HOW JULY

 

In a tangle of bluestem, the fireflies stormed their prayers
against the barn siding, the fields lit as though burning,
night loud with cicadas shouting their accusations, pokeberry

stains across the porch steps, deposited by birds,
smearing the bottoms of our sandals a black purple
like the bog croaking at the periphery of pasture

we could feel against our bare arms, a stranger’s breath.
Then morning, faintest wind, the day yawning open
against the sky’s sheepish grin, an endless lawn to mow

in heat that shivers green in awareness of itself
like an adolescent, the scent of manure and my mother
at the kitchen window, her fury burning through the back of my hair,

like the brushpile near the creekbed. How July was penance
for some crime that had taken place in the womb, before
knowledge, in a forgotten childhood of school and bedtime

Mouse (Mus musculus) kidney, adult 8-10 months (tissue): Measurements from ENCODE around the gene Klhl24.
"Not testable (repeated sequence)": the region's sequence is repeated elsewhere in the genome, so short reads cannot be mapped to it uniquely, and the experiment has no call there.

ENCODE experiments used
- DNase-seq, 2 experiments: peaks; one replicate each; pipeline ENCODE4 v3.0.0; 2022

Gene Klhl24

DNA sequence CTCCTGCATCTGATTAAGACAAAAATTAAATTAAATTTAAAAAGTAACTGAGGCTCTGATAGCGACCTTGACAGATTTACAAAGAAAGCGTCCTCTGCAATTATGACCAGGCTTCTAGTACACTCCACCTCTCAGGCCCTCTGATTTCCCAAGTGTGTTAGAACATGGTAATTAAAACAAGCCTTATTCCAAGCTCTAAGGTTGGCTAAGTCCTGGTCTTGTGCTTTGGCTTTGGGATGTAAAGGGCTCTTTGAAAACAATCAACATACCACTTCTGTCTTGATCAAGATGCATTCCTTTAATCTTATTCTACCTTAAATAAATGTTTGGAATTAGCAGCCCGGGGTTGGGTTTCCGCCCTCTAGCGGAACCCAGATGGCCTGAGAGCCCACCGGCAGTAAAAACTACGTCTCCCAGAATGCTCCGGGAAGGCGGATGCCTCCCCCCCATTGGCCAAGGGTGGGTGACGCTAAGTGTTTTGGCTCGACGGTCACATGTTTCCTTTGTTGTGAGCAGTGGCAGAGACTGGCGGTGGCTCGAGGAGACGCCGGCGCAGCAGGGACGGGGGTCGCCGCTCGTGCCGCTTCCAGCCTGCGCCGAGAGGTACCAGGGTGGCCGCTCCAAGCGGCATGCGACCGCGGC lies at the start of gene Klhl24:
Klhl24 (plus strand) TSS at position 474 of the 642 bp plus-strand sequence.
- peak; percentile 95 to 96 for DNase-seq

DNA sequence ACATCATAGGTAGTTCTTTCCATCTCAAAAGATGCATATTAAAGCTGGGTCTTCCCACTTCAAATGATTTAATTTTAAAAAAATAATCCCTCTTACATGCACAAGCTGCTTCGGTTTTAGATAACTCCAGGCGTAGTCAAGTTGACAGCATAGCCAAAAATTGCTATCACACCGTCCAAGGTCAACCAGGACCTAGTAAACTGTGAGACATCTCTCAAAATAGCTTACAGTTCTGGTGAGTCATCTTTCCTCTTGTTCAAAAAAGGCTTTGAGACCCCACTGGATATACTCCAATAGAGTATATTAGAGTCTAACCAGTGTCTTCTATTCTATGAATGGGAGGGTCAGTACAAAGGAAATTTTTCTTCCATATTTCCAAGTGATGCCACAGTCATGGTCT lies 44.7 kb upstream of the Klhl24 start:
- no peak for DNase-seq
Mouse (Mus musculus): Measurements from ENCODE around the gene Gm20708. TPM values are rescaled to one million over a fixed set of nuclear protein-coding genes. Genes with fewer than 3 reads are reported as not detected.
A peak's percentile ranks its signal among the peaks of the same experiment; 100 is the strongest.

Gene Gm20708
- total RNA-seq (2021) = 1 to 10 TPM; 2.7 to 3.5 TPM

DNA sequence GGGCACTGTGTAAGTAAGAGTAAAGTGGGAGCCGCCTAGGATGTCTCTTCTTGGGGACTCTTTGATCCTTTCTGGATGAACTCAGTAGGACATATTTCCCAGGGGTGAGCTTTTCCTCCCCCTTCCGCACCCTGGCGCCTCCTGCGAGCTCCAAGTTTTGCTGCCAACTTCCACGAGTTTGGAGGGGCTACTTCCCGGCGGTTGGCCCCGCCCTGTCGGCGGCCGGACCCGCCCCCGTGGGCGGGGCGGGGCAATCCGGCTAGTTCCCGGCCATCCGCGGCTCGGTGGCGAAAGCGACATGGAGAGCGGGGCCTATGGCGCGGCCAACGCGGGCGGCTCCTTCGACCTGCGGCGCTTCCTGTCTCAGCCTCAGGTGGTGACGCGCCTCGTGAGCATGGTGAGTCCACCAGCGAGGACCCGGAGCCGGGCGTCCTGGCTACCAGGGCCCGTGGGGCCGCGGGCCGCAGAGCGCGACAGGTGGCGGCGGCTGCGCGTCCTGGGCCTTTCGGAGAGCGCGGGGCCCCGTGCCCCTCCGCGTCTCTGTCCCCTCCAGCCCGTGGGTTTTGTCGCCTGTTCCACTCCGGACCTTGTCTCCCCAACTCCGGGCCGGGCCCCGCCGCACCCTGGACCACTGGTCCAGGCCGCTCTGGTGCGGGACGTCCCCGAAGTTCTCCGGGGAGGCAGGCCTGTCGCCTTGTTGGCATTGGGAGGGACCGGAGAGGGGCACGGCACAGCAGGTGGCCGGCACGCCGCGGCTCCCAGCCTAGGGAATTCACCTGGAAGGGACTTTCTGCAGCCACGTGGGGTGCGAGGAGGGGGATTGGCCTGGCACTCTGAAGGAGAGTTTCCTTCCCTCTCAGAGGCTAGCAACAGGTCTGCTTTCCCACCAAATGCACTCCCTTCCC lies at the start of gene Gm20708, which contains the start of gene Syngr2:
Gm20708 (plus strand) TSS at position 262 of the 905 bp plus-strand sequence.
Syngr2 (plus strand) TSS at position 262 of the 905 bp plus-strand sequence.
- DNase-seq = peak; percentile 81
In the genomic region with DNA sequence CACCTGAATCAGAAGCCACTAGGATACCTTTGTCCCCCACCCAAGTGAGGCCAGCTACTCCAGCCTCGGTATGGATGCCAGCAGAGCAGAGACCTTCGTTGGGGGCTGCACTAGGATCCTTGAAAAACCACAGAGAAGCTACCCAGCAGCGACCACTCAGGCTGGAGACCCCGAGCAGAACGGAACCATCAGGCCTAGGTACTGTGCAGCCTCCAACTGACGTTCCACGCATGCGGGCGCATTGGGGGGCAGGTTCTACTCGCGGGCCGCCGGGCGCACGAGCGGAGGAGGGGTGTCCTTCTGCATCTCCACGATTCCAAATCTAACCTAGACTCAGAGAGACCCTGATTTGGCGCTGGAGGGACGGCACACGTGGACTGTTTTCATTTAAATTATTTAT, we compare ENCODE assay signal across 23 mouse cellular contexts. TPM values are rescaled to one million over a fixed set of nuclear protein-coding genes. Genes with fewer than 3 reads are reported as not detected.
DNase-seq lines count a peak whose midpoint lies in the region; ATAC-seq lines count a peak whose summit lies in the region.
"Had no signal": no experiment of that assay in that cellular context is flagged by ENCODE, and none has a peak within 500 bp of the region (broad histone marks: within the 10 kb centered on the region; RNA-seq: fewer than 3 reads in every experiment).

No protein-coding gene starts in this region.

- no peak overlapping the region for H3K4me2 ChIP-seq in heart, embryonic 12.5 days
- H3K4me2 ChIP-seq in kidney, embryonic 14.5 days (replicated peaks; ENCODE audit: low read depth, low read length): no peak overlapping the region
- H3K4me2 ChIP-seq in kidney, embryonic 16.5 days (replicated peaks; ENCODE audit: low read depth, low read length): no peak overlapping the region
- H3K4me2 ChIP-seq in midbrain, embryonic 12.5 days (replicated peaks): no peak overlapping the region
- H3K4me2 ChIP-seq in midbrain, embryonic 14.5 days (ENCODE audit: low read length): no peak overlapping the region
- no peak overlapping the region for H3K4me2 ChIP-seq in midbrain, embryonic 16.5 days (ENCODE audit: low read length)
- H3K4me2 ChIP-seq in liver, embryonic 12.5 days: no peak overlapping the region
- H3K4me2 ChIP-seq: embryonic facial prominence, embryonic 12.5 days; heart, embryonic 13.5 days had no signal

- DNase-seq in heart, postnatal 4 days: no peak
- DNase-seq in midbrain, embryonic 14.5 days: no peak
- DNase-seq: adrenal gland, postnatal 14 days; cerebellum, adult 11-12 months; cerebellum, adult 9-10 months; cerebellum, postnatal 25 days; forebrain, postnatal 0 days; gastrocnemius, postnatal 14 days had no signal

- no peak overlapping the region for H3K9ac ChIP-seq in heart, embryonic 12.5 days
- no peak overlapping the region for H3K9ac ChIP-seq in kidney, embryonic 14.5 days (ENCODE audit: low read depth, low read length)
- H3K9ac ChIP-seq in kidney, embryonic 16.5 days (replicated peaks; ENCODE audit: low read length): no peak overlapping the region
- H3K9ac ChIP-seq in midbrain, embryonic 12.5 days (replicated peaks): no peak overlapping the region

and barefeet padding the hallway, how July was where I chained myself
to absence, my body becoming smoke that hovered above
the slaughtering sheds, their metal roofs singed with old fires,

their chimney’s slatted and slattern and barely hinged, their axes rusting
but for the leather handles that fit close to the skin of the palm, held near,
ready for the surrendering neck of the wood.

 

Meghan Sterling has had work appear in Rattle, Rust & Moth, SWIMM, The Night Heron Barks, Cider Press Review, Inflectionist Review, Sky Island Journal, Westchester Review, Pine Hills Review, Mom Egg Review, and many others. She is Associate Poetry Editor of the Maine Review and winner of Sweet Literary’s 2021 annual poetry contest. Her collection, These Few Seeds, is published by Terrapin Books.

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